Too Many Lifeless Aspects Drag The Dead Don’t Die Down

In the quiet small American town of Centerville, some strange occurrences are happening. Just when it’s supposed to be night outside, the sun is shining as if it’s the middle of the day. Animals are vanishing. Did I mention that polar ice caps are being so severely fracked that it’s adversely affecting the Earth’s axis? Yep, lots and lots of strange occurrences happening around Centerville. Police officers Ronald Peterson (Adam Driver) and Cliff Robertson (Bill Murray) are perturbed by such events and they only become even more concerned once two local citizens are slaughtered in a vicious fashion. Only a zombie could do such a slaying. Oh boy. This is not going to end well.

In order to separate itself from the hordes of zombie-themed comedies that have been released over the years, writer/director Jim Jarmusch makes sure there are plenty of ways for The Dead Don’t Die to stand out in a crowded field. For one thing, this is an ensemble piece. Peterson and Robertson are the characters we see the most, but much of The Dead Don’t Die hops around to the stand-alone perspectives of various Centerville citizens as they come to terms with the gradually escalating chaos happening around them. This allows for a whole bevy of famous names, like Steve Buscemi, Caleb Landry Jones and Selena Gomez, to appear playing various members of the town, many of whom, unfortunately, just aren’t all that funny or interesting as characters. Taking a Robert Altman approach to the events leading up to a zombie invasion is a fascinating idea that yields some successfully funny and even intense moments, but too many of the characters just aren’t all that intriguing to watch in their little subplots.

All these characters exist within a comedic approach that’s intentionally lackadaisical and subdued, the complete opposite of Edgar Wright’s traditionally zippy editing and filmmaking style found in fellow zombie comedy Shaun of the Dead. Sometimes, this approach comes together nicely, especially in the performance of Adam Driver, an actor whose typically excelled with subdued comedy in prior works by Noah Baumbach or Steven Soderbergh. Here, Driver gets some of the most humorous lines of the whole film by speaking tight compact sentences in an amusingly dry line delivery that works nicely as a contrast to all the zombie mayhem happening around him.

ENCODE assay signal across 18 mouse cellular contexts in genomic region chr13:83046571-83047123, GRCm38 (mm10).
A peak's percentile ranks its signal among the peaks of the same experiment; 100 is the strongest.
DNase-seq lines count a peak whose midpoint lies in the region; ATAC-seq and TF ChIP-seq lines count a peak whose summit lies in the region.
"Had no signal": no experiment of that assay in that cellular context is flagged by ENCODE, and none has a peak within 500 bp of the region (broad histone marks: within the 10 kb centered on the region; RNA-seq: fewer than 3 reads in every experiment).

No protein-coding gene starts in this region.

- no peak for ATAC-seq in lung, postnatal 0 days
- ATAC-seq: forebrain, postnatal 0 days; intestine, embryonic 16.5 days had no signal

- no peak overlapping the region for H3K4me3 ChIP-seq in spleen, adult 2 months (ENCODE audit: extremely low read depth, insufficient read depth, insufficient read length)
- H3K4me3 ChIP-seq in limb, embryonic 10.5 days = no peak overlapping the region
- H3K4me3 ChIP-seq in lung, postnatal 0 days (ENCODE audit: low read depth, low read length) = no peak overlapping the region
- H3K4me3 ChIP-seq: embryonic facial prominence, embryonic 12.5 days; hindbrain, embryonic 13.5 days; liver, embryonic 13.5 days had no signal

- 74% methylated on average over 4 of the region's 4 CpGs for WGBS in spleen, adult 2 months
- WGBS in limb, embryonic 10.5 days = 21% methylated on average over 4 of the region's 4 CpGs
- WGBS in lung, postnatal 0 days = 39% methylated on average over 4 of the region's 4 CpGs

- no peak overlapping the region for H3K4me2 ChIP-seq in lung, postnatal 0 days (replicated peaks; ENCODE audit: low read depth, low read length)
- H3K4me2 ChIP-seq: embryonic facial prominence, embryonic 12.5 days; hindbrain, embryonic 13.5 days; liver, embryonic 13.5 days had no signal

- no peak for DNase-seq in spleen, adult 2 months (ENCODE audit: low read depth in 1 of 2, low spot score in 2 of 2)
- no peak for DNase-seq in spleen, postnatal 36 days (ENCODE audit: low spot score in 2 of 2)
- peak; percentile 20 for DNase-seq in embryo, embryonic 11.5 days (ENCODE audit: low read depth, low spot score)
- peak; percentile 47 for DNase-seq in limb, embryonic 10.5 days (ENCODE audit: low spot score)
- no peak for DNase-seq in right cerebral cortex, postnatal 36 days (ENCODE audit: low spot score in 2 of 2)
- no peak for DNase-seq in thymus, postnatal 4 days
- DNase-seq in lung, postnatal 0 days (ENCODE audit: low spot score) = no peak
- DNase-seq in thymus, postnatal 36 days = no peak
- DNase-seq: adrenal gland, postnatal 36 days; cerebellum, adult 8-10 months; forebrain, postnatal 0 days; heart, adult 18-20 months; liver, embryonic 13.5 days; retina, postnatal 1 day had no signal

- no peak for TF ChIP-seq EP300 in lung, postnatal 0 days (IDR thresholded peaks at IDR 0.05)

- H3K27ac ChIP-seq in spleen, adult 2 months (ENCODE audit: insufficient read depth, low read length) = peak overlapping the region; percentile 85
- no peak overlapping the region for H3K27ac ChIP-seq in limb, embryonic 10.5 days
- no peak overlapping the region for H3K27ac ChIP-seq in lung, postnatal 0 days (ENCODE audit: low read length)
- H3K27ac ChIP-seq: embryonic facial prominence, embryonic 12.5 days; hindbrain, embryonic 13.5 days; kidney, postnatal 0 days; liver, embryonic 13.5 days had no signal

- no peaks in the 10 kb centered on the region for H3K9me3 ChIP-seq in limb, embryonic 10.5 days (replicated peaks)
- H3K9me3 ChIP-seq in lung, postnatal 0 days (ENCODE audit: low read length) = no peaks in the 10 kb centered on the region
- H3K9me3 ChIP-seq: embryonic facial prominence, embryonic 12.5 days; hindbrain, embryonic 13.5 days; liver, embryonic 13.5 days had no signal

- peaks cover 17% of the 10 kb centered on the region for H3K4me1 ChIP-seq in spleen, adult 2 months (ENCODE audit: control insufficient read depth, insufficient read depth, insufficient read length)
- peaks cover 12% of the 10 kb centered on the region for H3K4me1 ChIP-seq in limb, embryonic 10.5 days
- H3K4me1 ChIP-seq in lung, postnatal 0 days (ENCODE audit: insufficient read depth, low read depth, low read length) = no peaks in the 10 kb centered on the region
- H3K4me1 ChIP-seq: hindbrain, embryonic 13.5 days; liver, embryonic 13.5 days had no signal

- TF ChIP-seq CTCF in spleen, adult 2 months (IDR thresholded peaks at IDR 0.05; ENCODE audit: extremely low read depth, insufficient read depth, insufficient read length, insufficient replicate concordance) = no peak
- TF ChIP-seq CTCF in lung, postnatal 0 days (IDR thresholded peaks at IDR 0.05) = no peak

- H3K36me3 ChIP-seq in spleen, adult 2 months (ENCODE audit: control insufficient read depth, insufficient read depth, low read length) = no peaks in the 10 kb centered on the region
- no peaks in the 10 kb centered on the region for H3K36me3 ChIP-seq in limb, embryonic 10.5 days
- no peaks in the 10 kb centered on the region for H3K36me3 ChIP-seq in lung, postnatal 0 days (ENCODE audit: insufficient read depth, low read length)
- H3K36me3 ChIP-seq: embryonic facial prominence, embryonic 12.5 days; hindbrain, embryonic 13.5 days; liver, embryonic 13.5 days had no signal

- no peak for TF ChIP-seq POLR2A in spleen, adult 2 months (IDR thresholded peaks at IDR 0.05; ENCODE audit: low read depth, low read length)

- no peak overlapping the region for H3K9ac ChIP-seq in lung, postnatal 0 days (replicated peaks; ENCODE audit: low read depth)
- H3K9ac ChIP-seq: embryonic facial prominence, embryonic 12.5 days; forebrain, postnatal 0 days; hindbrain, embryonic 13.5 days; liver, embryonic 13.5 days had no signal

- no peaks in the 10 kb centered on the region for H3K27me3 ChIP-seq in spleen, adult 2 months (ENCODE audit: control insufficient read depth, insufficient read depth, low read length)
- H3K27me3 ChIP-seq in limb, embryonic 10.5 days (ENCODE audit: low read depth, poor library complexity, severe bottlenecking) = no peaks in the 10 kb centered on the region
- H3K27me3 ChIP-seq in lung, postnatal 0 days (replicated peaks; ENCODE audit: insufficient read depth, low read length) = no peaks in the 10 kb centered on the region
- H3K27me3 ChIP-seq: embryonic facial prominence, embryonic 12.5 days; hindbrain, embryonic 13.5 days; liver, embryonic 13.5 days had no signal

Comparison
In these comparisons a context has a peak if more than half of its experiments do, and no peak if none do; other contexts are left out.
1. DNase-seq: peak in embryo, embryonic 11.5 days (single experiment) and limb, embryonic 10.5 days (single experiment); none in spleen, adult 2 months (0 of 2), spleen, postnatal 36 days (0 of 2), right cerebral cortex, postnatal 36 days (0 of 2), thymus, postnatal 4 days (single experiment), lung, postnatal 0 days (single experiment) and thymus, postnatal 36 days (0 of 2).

Similarly, Tilda Swinton’s performance also works within the uniquely laidback style of The Dead Don’t Die. Playing a new morgue employee who brandishes a samurai sword and eventually becomes a Scottish laidback version of expert zombie slayers like Alice from Resident Evil is such a zany concoction perfectly suited to Swinton’s gift as a performer to fully commit to whatever role she’s given and the quiet assuredness she lends the part is quite funny. Unfortunately, Driver and Swinton, as well as Tom Waits as a hermit character who serves as a one-man Greek Chorus of sorts for the proceedings, are the only major instances of The Dead Don’t Die really managing to get top-notch comedy out of the individual members of its sprawling cast.

Whereas Driver, Swinton and Waits get delightfully kooky individuals to inhabit, the rest of the cast are handed surprisingly empty parts. Chloe Sevigny is around to just be terrified of the zombies, for instance, Danny Glover’s character has no real personality to speak of and Bill Murray perhaps commits a bit too hard in his sleepy performance as a weary older police officer. The Dead Don’t Die spends much of its runtime just focusing on the individual zany characters who have no idea what undead armageddon is about to transpire, but the trouble is too many of the characters just aren’t all that interesting to watch. A whole bunch of star power can’t automatically make rote or unfunny characters captivating.

Jim Jarmusch’s script fares better in terms of chilled out comedy when it comes time in the third act for the zombies to show up and start wreaking havoc. No surprise that the part of The Dead Don’t Die where its unique style of comedy works best is also where Tilda Swinton gets the lion’s share of her screentime. This section of the film also contains a number of small digressions that takes things into the realm of unexpected weirdness which is always welcome. In these moments, The Dead Don’t Die comes off as someone trying to do a laidback and less visually resplendent vision of what a Wes Anderson take on a George A. Romero movie would be. Such moments are paired up with discouragingly lifeless scenes that see The Dead Don’t Die struggling to get its specific flavor of comedy just right. One has to admire that an oddball project like this exists, especially in the middle of a summer moviegoing season packed o the gills with mechanically assembled sequels, but one also wishes that The Dead Don’t Die also came together in a more cohesive and consistently amusing fashion.